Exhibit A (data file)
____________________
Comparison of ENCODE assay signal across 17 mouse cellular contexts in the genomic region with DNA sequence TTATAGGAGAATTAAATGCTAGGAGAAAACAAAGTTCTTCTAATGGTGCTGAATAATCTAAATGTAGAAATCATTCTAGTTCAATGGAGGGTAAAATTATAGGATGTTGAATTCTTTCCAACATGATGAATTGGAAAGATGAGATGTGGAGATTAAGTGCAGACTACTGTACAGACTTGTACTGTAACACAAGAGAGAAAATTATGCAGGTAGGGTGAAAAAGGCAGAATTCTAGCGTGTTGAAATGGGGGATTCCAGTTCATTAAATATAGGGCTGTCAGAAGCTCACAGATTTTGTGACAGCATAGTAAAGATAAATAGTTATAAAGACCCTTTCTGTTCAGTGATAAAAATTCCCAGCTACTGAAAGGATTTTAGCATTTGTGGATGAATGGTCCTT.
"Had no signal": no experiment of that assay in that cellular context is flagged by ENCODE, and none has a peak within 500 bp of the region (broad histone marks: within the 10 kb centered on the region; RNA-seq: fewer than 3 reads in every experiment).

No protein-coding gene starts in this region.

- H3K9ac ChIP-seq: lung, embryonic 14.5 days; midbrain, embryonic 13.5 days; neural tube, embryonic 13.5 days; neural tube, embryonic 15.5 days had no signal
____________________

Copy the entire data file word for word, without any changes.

Comparison of ENCODE assay signal across 17 mouse cellular contexts in the genomic region with DNA sequence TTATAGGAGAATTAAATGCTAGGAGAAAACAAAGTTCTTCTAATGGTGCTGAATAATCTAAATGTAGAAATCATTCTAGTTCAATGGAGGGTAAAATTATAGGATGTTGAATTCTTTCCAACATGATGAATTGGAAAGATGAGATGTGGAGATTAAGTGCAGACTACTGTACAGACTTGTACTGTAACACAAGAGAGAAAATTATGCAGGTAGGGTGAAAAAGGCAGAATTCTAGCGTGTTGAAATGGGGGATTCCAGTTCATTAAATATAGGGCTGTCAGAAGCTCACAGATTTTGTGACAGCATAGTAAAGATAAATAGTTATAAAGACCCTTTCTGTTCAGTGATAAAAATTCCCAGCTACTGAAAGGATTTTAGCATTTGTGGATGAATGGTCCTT.
"Had no signal": no experiment of that assay in that cellular context is flagged by ENCODE, and none has a peak within 500 bp of the region (broad histone marks: within the 10 kb centered on the region; RNA-seq: fewer than 3 reads in every experiment).

No protein-coding gene starts in this region.

- H3K9ac ChIP-seq: lung, embryonic 14.5 days; midbrain, embryonic 13.5 days; neural tube, embryonic 13.5 days; neural tube, embryonic 15.5 days had no signal